The president’s decision to sign the repeal-and-replace bill, which Republicans have promised to pass, has led to a political backlash from Republicans who believe the bill is a backdoor attempt to undo the Affordable Care Act.
The president is also pushing the bill through Congress in the hopes of securing votes for other legislation.
The legislation has been condemned by Democrats, who are concerned about its impact on insurance markets and how it will affect federal workers’ health insurance subsidies.
It is unclear what the president’s plans for the bill are, but some Republican lawmakers have expressed concern that they could include cuts to the ACA’s Medicaid program.
The bill is also facing backlash from the White House, which has pushed the measure as a way to dismantle the law without the help of Democrats.
The GOP is expected to sign a version of the bill this week, although it is unclear how quickly it will be released.
The White House is also expected to release its own version of a repeal bill next week.
If the president signs the bill, it would allow the Senate to proceed with its own repeal bill, and it would also allow House Republicans to introduce a repeal-only version of their own bill.
The two chambers would then hash out a final version of an overhaul plan.
Both chambers have been trying to work out the details of a final repeal bill for months, but they have been struggling to agree on how to pay for it.
The repeal-a-thon has also sparked an uproar from Democrats who are unhappy that Republicans are pushing their own plan.
The health care law’s signature health care policy provision — known as the individual mandate — requires people to have health insurance to receive tax credits.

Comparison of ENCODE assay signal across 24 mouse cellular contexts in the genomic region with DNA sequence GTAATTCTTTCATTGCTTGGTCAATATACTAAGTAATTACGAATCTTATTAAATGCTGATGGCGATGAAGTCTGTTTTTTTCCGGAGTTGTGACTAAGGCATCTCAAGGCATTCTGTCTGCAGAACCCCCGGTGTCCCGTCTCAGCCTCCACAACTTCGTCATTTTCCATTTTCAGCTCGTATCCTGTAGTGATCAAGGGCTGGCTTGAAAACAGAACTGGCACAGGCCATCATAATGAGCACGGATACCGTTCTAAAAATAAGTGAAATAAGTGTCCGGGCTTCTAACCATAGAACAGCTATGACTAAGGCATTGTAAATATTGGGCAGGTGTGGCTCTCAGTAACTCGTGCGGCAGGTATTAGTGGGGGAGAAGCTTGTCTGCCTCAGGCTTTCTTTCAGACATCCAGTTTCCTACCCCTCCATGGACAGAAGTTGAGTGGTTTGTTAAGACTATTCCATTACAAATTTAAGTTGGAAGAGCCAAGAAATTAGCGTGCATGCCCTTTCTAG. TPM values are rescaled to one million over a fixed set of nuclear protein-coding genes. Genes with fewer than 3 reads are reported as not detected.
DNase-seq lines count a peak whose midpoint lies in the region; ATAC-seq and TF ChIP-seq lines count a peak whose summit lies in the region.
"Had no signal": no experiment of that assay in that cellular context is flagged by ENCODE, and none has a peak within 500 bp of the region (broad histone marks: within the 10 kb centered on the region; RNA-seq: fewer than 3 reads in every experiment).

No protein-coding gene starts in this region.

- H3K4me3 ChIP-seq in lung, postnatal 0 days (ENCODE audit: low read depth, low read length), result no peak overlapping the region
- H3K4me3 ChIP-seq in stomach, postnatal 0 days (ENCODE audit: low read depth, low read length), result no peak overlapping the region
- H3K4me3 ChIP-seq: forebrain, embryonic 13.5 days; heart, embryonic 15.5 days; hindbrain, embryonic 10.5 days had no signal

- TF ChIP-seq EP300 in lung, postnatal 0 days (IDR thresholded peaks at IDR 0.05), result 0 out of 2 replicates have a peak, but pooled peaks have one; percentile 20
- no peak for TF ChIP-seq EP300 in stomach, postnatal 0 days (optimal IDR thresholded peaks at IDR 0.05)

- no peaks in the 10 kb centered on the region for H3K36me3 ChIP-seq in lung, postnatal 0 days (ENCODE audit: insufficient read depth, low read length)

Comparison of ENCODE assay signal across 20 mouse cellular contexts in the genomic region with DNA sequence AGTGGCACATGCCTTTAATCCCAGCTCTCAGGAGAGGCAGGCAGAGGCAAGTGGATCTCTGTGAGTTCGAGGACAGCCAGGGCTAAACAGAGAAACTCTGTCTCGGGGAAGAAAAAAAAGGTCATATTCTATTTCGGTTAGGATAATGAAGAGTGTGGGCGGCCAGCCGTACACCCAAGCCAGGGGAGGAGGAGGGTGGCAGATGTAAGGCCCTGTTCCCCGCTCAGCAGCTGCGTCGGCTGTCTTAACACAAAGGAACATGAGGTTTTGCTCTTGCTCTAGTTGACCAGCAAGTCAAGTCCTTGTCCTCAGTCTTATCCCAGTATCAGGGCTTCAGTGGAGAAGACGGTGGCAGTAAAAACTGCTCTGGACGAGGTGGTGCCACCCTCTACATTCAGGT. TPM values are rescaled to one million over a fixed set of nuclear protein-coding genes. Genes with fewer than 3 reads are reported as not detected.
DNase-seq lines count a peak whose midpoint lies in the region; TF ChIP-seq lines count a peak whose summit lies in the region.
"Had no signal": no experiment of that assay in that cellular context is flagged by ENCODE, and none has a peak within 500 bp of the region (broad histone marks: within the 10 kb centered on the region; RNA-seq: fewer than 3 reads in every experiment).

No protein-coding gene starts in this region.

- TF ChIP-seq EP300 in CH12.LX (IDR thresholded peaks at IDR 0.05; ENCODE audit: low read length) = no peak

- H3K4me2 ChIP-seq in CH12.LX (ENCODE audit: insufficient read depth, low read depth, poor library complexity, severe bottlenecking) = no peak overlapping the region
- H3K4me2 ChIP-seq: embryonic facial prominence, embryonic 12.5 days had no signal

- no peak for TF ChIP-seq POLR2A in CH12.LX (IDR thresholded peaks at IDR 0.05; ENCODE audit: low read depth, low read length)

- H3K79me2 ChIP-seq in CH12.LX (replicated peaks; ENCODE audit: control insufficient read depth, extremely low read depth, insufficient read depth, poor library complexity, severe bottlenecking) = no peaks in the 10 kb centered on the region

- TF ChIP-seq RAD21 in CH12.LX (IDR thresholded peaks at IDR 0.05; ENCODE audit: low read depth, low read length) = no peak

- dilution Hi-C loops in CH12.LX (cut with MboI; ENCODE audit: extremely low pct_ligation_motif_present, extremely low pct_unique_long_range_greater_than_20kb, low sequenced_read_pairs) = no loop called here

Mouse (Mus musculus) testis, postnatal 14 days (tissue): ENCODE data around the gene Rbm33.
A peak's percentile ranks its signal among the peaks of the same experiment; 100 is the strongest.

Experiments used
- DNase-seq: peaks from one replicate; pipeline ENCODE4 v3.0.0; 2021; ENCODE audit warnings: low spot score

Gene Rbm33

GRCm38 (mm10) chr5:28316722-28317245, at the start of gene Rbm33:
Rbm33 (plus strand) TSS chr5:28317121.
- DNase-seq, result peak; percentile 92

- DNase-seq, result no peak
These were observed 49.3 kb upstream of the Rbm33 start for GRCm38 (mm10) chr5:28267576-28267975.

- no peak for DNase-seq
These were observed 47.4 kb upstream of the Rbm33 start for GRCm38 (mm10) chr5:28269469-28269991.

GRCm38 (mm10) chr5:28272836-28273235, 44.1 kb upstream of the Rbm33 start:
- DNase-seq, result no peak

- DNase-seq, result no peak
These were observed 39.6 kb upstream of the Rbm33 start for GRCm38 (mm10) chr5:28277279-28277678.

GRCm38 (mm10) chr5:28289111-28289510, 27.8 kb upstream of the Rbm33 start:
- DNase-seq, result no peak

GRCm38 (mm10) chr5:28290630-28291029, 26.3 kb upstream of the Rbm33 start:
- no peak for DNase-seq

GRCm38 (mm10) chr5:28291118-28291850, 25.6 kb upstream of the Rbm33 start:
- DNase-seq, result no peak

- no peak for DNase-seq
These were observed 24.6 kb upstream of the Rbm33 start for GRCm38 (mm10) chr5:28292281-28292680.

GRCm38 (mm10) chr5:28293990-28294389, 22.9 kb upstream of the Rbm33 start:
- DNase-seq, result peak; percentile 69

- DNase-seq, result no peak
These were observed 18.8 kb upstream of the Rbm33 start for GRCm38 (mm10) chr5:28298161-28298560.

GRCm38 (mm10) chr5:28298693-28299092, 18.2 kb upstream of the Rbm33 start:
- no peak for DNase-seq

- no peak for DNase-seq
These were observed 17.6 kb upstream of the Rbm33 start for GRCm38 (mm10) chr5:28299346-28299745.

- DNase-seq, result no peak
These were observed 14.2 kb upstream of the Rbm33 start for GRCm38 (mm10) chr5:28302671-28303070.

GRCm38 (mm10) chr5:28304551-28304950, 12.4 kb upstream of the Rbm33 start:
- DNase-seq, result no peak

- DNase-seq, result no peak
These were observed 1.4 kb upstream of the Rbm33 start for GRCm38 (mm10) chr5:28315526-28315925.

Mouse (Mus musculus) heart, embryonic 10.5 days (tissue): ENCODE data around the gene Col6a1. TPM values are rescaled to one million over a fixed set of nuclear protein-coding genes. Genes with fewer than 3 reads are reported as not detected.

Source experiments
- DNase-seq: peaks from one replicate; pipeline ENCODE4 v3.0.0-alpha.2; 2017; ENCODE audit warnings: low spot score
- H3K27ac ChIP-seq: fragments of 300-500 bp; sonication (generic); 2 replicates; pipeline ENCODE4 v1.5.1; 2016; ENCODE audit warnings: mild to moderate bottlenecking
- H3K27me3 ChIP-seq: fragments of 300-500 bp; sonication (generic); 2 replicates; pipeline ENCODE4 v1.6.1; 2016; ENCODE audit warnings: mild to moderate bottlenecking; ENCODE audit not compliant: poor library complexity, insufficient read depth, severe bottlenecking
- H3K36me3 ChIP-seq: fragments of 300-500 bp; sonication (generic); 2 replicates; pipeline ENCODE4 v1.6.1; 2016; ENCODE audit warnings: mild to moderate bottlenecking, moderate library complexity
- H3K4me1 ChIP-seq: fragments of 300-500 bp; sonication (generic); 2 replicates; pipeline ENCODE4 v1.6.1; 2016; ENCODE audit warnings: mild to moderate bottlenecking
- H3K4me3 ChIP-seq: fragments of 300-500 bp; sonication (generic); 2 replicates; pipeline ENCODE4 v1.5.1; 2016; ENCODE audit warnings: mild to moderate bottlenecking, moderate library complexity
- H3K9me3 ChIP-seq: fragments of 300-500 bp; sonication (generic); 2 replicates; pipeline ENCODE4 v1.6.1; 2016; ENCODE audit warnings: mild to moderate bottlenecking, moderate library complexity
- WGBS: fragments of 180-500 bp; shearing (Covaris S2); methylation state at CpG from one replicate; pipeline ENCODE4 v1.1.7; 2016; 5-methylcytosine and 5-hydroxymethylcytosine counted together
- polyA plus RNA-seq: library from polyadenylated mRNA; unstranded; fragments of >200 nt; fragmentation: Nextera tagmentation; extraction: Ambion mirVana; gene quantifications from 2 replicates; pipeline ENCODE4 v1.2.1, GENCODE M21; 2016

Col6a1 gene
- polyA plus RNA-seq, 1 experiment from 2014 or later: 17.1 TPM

The mandate was enacted to make insurance affordable and affordable coverage available to everyone.
However, it has been a political liability for Republicans who claim it has led the nation to the brink of collapse.
A new analysis by the nonpartisan Congressional Budget Office shows that the GOP plan would add more than $4 trillion to the federal deficit over a decade, though that is still smaller than the $7.5 trillion cost of President Donald Trump’s health care overhaul.
The CBO estimates that the cost of the new bill would increase federal deficits by $8.6 trillion over 10 years, and that the number of uninsured Americans would grow by 17 million by 2026.
In its analysis, the CBO said the bill would also cause a decline in the health of Americans.
“In addition to significantly increasing the cost to the nation’s economy, this legislation would cause a significant reduction in coverage and an increase in premiums for millions of Americans,” the report said.
The House of Representatives will likely vote on the GOP’s replacement plan this week.
But Senate Majority Leader Mitch McConnell has said that it will have to pass in the Senate.
That’s because the House has not yet passed a repeal of the Affordable Act.
Trump and Republicans in Congress have said that they will pass a replacement plan in the coming days and will then move to the Senate for a final vote.
The Senate passed the bill with a bipartisan 51-49 vote earlier this month.
The measure, which was approved by a vote of 98-1, repeals the individual and employer mandates.
It also includes a ban on the use of Medicaid money to pay premiums for insurance policies that cover people with preexisting conditions.
A repeal of Obamacare would require Republicans to repeal the individual mandates in order to replace it.
That would be an unpopular step in the process because it would be the first major legislative move since the election of President Trump.
The nonpartisan Congressional Research Service estimated that repealing the individual marketplaces and the ACA would add about $1 trillion to federal deficits over a 10-year period.
Republicans also said that a repeal would lead to fewer people being covered by Medicaid, which covers low-income Americans.
The new bill, however, would do more than just eliminate the individual insurance mandates.
Trump has repeatedly vowed to repeal and replace the ACA, though the White Houses position has not been consistent since he took office in January.